The members of the Rundfunkchor, Berlin, stalwarts of these Janowski Wagner recordings, have comparatively little to do in 'Tristan und Isolde', but as Tristan's crew in Act 1 they sing their off-stage parts with typically splendid attack and lusty enthusiasm.
Apart from the excellent cast what marks out this recording as quite exceptional is the playing of the Berlin Rundfunk-Sinfonieorchester. From the first bar of the Prelude they produce sounds of glowing luminosity, whilst the flexibility and responsiveness of their playing throughout the opera is quite miraculous. The string tone is rich but never cloying, the brass weighty and the winds characterful. Try the Prelude to Act 3 to experience the warmth and depth of tone this orchestra can deliver on this recording.
The sound quality on these three SACDs is the equal or possibly even exceeds that of the earlier issues in this cycle. The clarity of every section of the orchestra is astonishing, yet the singers are never subsumed even by the loudest orchestral climaxes. Wagner's masterly use of varying perspectives is imaginatively realised by the recording team. The off-stage horns in the Prelude to Act 2 and the voice of Brangäne as she keeps watch over the lovers are ideally distanced behind the orchestra, whilst in the multi-channel mix the brass heralding the arrival of König Marke at the end of Act 1 emerge from the surround speakers to thrilling effect.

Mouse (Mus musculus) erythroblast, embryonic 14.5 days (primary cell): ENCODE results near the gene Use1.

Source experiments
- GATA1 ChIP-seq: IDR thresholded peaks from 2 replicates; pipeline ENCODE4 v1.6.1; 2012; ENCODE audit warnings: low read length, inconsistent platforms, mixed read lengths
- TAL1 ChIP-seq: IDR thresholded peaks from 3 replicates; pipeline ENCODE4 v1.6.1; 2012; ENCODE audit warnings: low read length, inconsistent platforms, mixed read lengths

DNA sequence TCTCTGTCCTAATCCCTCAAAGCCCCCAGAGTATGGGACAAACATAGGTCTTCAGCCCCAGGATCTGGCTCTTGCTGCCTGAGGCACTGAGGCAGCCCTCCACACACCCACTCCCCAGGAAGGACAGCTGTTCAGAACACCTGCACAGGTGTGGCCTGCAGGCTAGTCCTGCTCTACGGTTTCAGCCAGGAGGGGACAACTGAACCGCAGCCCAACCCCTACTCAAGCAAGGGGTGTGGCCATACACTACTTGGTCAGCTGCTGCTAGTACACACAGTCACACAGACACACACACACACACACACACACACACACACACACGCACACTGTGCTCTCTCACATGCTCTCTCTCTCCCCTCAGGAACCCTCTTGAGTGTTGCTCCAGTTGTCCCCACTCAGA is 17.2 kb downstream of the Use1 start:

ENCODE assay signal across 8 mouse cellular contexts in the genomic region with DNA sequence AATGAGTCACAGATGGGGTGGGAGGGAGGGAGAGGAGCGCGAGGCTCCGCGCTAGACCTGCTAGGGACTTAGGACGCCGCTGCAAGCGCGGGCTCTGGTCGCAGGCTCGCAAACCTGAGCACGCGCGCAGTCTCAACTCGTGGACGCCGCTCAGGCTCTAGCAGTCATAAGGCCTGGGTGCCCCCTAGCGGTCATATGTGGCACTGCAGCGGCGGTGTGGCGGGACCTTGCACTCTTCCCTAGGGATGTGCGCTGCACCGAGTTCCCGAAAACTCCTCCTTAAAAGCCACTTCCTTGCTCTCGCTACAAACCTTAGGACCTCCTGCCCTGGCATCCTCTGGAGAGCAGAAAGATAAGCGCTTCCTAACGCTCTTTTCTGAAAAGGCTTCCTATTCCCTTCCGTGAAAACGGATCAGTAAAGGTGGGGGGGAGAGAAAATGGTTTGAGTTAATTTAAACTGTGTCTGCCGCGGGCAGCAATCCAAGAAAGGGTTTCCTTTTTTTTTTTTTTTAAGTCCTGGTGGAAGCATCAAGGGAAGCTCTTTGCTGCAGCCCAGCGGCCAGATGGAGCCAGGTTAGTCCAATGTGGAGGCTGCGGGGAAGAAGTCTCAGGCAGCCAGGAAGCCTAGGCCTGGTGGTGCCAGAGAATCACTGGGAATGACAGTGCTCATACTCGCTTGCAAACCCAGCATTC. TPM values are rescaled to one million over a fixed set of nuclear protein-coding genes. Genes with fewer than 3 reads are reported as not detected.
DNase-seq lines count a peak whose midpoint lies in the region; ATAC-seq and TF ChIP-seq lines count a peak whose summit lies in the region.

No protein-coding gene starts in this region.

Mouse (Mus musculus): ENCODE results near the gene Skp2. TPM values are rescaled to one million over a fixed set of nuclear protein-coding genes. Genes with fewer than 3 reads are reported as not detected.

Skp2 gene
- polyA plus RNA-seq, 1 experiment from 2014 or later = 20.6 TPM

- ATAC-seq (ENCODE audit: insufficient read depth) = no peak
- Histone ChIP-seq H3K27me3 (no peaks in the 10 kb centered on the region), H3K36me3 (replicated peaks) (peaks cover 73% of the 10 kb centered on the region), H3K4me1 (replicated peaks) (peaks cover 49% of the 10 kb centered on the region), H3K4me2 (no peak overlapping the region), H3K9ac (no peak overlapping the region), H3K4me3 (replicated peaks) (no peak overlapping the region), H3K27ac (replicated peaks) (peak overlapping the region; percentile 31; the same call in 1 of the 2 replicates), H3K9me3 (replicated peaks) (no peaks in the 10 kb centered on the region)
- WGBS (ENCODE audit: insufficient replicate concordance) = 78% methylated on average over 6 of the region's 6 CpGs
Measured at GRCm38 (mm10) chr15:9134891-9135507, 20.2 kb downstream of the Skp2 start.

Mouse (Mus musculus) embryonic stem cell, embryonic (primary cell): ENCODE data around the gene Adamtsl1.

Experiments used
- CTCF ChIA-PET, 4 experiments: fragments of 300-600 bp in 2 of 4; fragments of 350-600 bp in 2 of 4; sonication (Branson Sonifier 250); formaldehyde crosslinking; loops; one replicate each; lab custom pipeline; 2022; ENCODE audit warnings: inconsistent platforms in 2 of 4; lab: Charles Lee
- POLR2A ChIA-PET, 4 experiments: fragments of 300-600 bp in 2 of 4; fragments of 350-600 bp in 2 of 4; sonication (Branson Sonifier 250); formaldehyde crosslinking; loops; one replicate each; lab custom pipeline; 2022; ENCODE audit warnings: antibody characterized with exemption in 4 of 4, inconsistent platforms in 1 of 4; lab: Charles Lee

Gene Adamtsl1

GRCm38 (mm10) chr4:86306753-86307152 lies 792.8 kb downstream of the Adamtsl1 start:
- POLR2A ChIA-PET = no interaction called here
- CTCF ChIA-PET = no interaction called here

Thanks to Marek Janowski's inspiring direction, the singers' commitment and the peerless sound quality, this recording sets a new benchmark for Tristan und Isolde in the 21st century and undoubtedly it is one that all Wagnerites will wish to investigate.
Unreservedly and enthusiastically recommended.
Copyright © 2012 Graham Williams and SA-CD.net